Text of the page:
Revenue Management in the Value Chain War

The Lone Ranger and the Herd Mentality

By Mario Candeias General Manager, Espinas Hotels | September 27, 2015

In the globalized world of today, with information at the tip of everyone's finger, there are millions of examples for any statement of any sort one wants to defend or argue about. Visionaries that went broke. Fools that succeeded, due to a fortunate twist of events. Players that went down and rebound. Players that didn't rebound. Others that were never down. Well, you name it and a story will pop up that will suit your purposes, whether you are in a conference room trying to sell your new product, or you are a keynote speaker wanting to evangelize your audience or even, for example, if you are writing an article for the global hotel and tourism community.

So, no point in bringing you more Steve Jobs or Warren Buffett success stories. They are out there in abundance and the trained mind should be fed up with them by now, despite their obvious educational value. Nonetheless, people who see what others don't, when others don't, tend to be the key disruptors, innovators and progress inducers. Risk takers with strong will. Better informed. Prone to action on their own, Never taking the words of others as final. Thinking by themselves, avoiding following the herd. We need a lot of those in the Tourism Industry at present; Lone Rangers who can spearhead the industry in the permanent fight for value creation.

The Industry has been experiencing great business years. More tourists, more average spend per capita, meaning more OCC and ADR in hotels, more hotels in the development pipeline, more and different distribution, and intensified air wars. Lower oil costs, a stronger dollar, favorable regional situations (ex: devalued Euro), growing middle classes, democratized airlift, improved regulatory framework, better awareness to manage and induce new Tourism flows by National Tourism Offices, all good fundamentals for our industry in the developed world and will help to deliver continued growth.

But growth induces change and change induces growth for the ones who better adapt to it.

The online world brought abundant change, from Distribution to Online Reputation. Some fortunes have been made with the reengineering in the way people "buy" Tourism. There's been a huge fight between mass global distributors and smaller merchant model players, the latter suffering the most.

As to the hotel industry, it seems that the actual status quo of OTA dominance is generally accepted. There's this herd mentality that keeps telling us of new paradigms as if new always means more. We are learning now that it actually means less for the existing players and more for the new players.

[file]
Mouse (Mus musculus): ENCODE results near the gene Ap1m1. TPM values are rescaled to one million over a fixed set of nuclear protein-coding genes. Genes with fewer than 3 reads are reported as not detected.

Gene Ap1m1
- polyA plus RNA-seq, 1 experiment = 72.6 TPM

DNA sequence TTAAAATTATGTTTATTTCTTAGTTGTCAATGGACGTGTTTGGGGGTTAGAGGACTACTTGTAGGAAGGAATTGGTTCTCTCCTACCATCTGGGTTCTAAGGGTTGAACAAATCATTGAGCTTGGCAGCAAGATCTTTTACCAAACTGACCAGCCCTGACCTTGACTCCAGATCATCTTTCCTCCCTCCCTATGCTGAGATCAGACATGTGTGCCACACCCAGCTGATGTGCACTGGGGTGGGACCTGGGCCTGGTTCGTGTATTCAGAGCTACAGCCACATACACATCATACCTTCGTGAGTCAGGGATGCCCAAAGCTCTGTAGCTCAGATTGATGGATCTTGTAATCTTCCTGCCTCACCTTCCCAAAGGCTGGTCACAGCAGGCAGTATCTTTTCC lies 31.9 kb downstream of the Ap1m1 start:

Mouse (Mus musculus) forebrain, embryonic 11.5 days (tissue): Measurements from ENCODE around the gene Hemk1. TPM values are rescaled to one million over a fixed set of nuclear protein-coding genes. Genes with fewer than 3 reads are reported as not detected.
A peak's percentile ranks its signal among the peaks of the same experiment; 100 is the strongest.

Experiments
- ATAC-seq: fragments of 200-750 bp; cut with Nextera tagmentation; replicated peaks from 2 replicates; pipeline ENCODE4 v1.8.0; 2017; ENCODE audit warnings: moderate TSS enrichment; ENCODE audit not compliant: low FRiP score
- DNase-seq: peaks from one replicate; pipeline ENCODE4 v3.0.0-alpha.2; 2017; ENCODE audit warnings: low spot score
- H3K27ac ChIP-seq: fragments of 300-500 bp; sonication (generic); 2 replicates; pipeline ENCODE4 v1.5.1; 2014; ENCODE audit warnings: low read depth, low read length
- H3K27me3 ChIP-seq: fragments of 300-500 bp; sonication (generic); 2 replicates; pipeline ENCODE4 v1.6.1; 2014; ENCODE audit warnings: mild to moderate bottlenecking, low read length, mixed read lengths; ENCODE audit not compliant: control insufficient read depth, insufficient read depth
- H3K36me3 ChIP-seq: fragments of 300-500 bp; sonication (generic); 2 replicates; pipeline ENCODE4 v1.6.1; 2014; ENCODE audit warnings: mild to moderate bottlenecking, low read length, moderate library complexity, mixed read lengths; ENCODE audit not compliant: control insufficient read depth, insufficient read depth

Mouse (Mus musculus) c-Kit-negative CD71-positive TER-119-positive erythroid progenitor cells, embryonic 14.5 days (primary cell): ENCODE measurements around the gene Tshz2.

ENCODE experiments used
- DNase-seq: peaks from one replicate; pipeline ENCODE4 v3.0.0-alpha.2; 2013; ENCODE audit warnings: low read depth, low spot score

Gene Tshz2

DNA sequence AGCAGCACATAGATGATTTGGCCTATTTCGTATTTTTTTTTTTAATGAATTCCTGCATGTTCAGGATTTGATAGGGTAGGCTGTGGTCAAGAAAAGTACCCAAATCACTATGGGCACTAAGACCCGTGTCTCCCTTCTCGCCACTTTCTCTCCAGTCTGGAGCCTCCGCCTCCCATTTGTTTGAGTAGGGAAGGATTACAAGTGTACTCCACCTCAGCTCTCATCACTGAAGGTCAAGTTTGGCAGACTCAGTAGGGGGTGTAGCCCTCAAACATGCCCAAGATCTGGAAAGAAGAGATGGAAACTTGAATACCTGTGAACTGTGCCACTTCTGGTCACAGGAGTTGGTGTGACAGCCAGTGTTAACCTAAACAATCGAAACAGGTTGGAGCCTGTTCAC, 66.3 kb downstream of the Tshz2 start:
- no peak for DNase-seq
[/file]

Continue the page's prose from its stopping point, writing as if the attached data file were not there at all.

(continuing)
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Guest Service: A Culture of YES

In a recent global consumers report, 97% of the participants said that customer service is a major factor in their loyalty to a brand, and 76% said they view customer service as the true test of how much a company values them. And since there is no industry more reliant on customer satisfaction than the hotel industry, managers must be unrelenting in their determination to hire, train and empower the very best people, and to create a culture of exceptional customer service within their organization. Of course, this begins with hiring the right people. There are people who are naturally service-oriented; people who are warm, empathetic, enthusiastic, pleasant, thoughtful and optimistic; people who take pride in their ability to solve problems for the hotel guests they are serving. Then, those same employees must be empowered to solve problems using their own judgment, without having to track down a manager to do it. This is how seamless problem solving and conflict resolution are achieved in guest service. This willingness to empower employees is part of creating a Culture of Yes within an organization.  The goal is to create an environment in which everyone is striving to say “Yes”, rather than figuring out ways to say, “No”. It is essential that this attitude be instilled in all frontline, customer-facing, employees. Finally, in order to ensure that the hotel can generate a consistent level of performance across a wide variety of situations, management must also put in place well-defined systems and standards, and then educate their employees about them. Every employee must be aware of and responsible for every standard that applies in their department. The April issue of the Hotel Business Review will document what some leading hotels are doing to cultivate and manage guest satisfaction in their operations.